The weather, here in our little corner of Nova Albion, continues hot. Not, admittedly, as hot as Arizona, in which I'm informed by a resident that it is indeed physically possible to fry an egg on the road, but certainly hotter than it normally becomes in, for example, the UK. The current temperature outside, as reported by a local weather station within optimistic stone-throwing distance, is 88.1 °F / 31.2 °C; this is fairly typical for an inland area of this state, at this time of year.
Naturally, both the LA's car and mine are getting a goodly amount of use out of their respective air conditioners. While mine is operating nowhere near its achievable maximum (I'm informed, by someone who has done it, that that system can be induced to produce duct temperatures below freezing; it ices up over the course of an hour, at which point one deactivates the compressor and allows the melting of the ice to cool air until such time as the coils are clear and cooling can begin again), it operates satisfactorily enough.
However, that's not the point of this narrative. No, my point is that despite the heat (and the inadequacy of the house's air conditioner; while its duct temperatures would be adequate for a properly ducted house, this house is by no means properly ducted; half of the house becomes much cooler than the other half, in which reside the Wii, the television, the DVD player which of late we've been using to observe goings-on aboard a vessel by the name of Battlestar Galactica, and sundry other entertaining devices), cooking a good meal is still possible, provided only that one does so as rapidly as can be managed. Tonight, the protein came in the form of sausages (precooked, so only requiring to be heated through), and they were accompanied with corn on the cob (prepared by my usual method, which uses a microwave; it handily beats any stovetop method for convenience and flavour), potato wedges (somewhat of a specialty of mine), and baked carrots. The baked carrots were rather experimental; they'll be a regular part of my repertoire from now on.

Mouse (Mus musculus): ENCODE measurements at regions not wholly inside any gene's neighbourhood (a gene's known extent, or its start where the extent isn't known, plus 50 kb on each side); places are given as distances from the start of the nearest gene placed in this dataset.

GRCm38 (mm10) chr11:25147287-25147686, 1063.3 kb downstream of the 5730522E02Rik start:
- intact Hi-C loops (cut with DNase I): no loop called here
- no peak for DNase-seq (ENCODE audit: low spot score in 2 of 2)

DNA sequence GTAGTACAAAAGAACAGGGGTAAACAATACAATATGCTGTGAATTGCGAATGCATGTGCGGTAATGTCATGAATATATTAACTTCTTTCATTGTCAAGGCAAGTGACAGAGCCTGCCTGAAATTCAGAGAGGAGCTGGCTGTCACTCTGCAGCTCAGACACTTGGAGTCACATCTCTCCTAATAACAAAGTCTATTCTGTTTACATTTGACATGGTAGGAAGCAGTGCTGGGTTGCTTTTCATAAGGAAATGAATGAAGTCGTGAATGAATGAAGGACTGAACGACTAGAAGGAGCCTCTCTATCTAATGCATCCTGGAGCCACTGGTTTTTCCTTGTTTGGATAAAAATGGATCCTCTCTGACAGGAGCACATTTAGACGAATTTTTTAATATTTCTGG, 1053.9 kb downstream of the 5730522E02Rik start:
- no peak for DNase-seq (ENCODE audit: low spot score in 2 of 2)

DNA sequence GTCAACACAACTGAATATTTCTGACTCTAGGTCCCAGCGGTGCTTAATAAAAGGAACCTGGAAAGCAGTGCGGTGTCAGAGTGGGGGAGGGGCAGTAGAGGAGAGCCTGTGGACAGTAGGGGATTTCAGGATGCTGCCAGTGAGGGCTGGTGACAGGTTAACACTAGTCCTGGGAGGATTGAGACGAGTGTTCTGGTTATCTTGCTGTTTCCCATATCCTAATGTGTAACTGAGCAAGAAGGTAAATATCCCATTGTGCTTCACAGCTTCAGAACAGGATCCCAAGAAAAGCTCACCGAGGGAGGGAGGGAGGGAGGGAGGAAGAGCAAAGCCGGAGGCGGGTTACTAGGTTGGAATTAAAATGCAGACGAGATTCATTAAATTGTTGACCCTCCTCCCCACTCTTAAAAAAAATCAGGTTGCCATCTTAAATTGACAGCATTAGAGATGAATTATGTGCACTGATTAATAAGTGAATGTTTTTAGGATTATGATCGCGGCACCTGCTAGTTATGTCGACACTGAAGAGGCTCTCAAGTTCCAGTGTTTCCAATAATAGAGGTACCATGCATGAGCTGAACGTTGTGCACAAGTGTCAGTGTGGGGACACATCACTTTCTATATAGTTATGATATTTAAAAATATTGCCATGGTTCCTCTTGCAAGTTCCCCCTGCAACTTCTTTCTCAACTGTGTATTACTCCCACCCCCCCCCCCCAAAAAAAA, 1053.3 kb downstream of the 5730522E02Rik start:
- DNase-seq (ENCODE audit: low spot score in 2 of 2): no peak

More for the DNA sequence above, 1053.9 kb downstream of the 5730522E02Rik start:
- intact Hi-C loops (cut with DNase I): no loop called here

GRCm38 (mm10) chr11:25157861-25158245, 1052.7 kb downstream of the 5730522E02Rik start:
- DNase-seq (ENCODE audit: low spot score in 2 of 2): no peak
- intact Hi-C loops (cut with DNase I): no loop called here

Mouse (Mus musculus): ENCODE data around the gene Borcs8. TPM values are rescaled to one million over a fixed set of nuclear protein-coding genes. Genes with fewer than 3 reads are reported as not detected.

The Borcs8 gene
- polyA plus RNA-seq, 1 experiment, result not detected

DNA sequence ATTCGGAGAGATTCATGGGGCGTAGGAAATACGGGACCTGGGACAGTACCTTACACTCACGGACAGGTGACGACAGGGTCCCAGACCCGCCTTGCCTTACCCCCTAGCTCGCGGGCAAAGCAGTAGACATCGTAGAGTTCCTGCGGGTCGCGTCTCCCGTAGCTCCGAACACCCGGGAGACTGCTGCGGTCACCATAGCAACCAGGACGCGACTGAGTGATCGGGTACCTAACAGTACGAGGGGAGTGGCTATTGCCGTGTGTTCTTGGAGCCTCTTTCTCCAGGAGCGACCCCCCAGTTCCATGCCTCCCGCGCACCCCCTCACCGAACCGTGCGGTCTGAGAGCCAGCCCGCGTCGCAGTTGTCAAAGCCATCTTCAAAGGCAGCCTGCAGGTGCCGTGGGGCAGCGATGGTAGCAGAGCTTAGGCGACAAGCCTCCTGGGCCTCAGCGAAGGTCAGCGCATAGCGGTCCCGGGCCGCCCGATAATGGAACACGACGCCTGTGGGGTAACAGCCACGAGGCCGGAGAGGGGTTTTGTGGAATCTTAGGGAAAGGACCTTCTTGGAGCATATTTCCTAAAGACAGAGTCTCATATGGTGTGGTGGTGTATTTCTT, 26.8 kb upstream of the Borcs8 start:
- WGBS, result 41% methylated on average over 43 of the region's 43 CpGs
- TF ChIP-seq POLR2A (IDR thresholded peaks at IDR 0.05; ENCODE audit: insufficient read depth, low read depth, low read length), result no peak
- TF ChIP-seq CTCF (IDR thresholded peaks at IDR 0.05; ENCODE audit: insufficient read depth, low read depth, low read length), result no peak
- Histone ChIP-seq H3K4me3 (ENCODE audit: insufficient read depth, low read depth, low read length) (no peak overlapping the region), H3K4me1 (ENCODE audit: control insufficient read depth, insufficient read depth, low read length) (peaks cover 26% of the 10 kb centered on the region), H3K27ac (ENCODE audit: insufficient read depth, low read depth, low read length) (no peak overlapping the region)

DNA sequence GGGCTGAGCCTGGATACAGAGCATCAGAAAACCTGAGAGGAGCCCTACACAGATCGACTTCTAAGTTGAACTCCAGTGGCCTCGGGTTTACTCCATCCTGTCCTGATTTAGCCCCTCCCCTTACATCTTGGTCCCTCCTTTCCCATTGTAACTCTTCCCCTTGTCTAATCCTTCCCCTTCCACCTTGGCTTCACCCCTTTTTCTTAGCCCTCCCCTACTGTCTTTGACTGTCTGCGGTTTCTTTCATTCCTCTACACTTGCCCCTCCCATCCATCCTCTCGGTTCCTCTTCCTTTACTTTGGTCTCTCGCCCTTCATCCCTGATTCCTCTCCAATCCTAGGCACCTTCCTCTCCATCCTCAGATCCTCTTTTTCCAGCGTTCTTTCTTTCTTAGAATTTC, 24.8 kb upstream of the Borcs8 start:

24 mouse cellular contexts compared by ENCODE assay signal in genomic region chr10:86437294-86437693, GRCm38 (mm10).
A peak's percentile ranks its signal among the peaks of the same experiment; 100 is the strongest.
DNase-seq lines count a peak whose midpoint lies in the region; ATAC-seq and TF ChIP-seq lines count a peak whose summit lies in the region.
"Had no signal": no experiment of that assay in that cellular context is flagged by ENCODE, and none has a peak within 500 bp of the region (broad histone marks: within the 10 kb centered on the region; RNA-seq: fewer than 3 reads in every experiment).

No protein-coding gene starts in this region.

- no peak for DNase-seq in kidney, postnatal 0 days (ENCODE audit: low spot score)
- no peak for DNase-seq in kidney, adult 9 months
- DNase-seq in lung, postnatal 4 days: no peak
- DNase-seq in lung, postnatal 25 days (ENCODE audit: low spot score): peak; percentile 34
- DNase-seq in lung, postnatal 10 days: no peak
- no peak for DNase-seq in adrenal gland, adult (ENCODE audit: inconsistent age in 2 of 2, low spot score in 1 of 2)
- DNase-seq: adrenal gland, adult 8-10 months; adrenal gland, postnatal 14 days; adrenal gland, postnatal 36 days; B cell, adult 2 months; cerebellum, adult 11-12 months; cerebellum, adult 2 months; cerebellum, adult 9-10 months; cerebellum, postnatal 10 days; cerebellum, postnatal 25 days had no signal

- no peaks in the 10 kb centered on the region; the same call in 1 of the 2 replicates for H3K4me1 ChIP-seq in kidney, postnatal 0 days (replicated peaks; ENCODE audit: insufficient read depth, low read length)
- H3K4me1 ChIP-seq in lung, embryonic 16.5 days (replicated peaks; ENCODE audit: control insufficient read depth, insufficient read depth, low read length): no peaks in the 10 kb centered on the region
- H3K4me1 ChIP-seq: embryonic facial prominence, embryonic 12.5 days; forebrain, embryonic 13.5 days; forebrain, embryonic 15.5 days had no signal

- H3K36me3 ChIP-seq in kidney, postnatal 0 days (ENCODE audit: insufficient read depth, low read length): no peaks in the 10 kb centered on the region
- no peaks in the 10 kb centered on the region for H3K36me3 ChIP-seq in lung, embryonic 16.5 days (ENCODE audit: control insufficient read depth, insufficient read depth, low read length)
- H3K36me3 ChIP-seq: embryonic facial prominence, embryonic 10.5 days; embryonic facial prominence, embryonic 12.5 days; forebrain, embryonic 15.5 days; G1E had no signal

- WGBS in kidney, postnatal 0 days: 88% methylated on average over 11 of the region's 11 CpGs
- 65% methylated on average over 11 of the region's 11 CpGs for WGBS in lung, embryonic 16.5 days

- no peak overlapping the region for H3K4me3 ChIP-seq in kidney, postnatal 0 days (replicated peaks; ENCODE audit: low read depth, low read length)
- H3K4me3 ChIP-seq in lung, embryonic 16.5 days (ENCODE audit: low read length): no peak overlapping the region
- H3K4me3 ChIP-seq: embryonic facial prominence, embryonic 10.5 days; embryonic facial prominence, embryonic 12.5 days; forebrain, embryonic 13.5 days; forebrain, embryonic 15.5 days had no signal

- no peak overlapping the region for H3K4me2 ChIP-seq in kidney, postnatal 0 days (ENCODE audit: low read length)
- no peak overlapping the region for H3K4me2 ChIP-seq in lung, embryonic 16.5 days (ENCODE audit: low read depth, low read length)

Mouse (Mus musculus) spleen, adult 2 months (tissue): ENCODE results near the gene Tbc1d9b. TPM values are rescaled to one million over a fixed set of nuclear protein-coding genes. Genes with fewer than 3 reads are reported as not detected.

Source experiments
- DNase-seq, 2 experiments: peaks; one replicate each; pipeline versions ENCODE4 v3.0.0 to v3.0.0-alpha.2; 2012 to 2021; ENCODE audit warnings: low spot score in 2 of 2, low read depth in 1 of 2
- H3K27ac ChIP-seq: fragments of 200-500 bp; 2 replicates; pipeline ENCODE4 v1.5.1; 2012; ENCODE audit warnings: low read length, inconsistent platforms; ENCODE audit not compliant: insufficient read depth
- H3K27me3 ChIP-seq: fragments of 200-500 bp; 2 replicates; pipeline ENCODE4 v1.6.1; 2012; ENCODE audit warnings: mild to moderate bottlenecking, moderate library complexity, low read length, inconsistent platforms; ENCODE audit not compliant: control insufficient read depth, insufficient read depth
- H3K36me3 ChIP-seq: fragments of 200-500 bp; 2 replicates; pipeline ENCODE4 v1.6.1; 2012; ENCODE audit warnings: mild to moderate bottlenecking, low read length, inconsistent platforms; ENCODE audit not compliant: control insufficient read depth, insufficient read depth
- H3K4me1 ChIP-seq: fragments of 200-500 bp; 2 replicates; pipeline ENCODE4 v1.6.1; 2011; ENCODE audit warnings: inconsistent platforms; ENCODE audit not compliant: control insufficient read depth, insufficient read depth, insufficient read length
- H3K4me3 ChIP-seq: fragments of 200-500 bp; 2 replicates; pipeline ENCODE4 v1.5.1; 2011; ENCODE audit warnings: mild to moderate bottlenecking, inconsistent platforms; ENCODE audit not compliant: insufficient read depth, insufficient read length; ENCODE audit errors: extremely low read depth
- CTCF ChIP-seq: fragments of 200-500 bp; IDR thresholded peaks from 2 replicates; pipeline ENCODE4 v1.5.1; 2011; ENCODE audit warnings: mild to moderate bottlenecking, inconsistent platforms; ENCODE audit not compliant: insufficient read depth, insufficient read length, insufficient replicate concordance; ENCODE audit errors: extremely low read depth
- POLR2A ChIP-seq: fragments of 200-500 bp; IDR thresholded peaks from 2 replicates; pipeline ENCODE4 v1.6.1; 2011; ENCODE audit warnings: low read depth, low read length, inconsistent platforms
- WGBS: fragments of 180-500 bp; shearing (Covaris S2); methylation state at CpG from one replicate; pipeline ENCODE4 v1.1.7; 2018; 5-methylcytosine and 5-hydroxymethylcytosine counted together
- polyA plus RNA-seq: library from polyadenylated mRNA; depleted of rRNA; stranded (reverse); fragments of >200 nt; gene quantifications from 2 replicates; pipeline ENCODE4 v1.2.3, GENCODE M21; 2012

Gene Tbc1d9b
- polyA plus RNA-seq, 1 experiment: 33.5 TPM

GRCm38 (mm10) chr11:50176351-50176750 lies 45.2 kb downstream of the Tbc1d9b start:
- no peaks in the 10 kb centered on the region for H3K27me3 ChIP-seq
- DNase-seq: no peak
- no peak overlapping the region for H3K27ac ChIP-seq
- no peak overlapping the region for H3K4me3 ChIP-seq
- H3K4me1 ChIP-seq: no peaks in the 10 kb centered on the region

The reason they were experimental is that I had stolen the recipe from a friend. Or rather, I'd stolen the fact that such a pleasant result was possible; not only was I attempting to replicate it using a fundamentally different oven (gas vs electric, a contest which inevitably falls to the favour of gas in my opinion), I'd had no guidance. Thankfully, my instinct for cooking saw me through; the period of guessing was mercifully short. That is what the title refers to; not the act of cooking itself!